While it was pretty to watch it all happen before me, the actual doing of fighting Wesker just plain felt dumb.
Requiring you to shoot Wesker from out of sight was Capcom’s lazy way of disallowing the player from simply standing in front of Wesker, taking aim, and shooting him in his noggin.
The way I see, if I can get a guy in my sights, and put a bullet in him, that should be a viable way of fighting, if not slowing him down.
But no, if you do this to Wesker, he simply enters an “evasive maneuver” animation cycle, thusly preventing you from landing any shots on him, even if they’re directed at his immobile legs.
Maybe it’s just me being slightly spoiled by the prospect of next-gen consoles and their supposedly limitless potential, but when I see a viable solution to something as simple as shooting a bad guy in a game, I’d like to see the game at least try and give me a little leeway.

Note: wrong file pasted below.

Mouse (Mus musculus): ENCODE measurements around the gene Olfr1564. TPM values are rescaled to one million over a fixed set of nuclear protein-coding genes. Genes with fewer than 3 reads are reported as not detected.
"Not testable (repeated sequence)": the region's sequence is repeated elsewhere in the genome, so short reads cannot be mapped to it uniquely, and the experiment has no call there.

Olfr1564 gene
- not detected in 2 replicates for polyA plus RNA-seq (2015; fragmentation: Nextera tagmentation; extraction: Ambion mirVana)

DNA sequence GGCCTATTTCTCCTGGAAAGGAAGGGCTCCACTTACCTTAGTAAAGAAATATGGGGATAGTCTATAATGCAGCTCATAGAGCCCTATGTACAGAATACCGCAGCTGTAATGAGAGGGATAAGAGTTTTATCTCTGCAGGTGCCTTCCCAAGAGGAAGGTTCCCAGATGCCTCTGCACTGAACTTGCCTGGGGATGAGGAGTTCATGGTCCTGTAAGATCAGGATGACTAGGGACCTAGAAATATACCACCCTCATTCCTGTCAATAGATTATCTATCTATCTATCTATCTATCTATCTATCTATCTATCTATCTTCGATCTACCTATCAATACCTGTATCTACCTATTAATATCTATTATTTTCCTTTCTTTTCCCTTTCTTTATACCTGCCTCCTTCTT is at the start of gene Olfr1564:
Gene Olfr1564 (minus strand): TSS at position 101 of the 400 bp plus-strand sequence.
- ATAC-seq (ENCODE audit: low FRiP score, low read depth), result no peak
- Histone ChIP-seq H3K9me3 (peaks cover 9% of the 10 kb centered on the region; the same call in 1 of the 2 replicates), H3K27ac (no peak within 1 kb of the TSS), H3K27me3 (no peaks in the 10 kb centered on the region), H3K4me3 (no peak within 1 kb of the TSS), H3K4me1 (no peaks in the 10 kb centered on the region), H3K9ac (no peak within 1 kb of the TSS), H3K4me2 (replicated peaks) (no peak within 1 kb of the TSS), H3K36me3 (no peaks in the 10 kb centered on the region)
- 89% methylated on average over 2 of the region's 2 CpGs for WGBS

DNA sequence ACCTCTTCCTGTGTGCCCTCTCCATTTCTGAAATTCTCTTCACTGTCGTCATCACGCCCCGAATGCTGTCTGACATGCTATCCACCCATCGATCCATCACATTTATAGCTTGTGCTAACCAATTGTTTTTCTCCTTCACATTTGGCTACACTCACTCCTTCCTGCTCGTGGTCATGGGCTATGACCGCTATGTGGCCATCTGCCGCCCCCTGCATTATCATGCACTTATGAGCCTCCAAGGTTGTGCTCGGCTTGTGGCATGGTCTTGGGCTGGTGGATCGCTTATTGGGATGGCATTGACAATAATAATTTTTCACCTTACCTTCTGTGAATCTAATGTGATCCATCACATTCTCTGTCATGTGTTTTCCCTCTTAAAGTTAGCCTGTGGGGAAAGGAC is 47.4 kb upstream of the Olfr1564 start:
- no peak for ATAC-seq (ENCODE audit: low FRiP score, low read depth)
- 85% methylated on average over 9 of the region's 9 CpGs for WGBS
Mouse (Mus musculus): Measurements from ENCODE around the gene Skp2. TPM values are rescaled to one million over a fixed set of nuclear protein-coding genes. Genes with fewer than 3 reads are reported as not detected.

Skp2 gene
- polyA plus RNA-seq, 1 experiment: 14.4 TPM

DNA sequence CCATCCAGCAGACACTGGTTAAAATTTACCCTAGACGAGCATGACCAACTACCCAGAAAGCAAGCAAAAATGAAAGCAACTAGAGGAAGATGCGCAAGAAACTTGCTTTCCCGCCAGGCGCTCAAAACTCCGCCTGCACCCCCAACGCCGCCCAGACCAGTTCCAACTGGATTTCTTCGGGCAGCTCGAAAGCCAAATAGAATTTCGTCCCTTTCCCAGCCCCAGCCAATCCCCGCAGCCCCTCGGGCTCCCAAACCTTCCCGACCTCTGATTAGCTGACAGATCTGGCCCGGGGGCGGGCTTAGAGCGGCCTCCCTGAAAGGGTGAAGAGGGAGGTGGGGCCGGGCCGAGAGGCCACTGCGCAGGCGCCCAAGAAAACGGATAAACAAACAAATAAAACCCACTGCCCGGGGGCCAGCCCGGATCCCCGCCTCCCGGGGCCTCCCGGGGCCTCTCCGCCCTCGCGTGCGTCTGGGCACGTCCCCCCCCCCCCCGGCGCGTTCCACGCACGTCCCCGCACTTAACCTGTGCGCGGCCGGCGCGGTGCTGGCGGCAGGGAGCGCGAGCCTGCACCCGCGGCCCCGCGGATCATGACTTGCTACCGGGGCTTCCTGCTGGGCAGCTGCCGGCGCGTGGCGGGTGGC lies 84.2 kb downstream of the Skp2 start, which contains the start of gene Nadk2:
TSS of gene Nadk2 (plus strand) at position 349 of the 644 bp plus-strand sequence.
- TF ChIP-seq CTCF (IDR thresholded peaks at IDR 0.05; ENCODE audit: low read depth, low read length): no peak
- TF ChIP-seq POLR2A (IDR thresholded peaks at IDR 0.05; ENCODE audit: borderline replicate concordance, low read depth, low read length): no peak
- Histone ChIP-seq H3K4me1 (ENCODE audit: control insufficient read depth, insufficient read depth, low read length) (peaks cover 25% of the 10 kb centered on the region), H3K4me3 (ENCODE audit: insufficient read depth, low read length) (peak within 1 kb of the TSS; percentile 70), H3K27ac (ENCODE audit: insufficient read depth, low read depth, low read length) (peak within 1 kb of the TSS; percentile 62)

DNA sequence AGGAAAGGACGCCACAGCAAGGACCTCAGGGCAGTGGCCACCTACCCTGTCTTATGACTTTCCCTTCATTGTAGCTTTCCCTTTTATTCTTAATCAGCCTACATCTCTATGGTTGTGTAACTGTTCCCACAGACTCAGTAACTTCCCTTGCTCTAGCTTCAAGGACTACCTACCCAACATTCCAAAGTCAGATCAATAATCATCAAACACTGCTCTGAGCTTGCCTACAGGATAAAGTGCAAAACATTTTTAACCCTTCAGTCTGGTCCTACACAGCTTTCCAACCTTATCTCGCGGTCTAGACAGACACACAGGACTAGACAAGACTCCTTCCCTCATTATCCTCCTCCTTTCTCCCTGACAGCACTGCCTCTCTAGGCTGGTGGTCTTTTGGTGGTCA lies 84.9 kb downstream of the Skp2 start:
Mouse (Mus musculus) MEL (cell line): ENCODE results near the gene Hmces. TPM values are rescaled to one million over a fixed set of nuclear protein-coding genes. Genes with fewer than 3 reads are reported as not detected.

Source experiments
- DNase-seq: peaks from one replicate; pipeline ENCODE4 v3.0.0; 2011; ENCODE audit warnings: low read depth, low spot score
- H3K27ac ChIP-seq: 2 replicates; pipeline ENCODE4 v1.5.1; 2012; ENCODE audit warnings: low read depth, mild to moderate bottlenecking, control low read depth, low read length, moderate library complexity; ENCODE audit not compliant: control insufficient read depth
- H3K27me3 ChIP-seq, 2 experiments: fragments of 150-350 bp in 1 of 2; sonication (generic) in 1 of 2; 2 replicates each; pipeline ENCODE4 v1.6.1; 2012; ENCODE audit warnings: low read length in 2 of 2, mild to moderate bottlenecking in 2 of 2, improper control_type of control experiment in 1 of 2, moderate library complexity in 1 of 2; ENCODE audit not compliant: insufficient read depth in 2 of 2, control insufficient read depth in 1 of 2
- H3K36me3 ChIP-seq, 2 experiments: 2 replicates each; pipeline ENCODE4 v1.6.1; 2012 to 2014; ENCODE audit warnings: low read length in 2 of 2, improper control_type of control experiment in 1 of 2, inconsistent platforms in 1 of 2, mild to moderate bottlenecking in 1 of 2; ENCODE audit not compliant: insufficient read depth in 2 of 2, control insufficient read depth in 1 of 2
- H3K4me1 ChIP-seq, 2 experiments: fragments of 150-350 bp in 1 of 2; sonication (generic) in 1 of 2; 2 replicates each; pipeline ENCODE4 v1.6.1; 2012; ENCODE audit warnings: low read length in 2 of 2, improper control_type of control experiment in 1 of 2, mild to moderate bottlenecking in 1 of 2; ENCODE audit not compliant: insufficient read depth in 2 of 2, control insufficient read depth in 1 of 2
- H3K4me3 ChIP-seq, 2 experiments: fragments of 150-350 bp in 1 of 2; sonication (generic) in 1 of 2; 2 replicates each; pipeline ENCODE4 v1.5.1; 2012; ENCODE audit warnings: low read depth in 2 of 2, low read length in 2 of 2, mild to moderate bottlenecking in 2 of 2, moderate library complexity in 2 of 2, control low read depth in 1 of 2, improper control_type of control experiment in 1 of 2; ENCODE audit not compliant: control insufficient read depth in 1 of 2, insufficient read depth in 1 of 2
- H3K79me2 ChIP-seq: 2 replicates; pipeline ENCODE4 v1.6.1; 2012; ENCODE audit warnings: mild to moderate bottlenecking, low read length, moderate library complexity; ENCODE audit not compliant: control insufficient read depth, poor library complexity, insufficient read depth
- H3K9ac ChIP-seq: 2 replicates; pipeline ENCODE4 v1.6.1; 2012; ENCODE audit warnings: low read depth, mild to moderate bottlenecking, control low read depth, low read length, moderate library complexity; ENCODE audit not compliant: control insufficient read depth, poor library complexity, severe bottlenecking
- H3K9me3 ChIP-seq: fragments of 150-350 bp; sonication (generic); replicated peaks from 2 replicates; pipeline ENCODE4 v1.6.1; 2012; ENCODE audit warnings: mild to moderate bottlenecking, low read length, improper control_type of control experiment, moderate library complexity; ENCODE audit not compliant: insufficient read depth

Of course, that isn’t REALLY the final battle, but the final battle in Resident Evil 5 sucked so bad that I’d rather not go into it right now.
The final battles in the old Resident Evil games weren’t puzzles.
True, you had to use special weapons sometimes, or occasionally manipulate the environment a little to get the job done, but for the most part the whole experience came down to the player being forced to stand their ground and put rounds in some crazy, pissed-off mutant.
It was simple and satisfying on a visceral level.
In short, it was more dramatic and horrifying, than it was bombastic and exciting.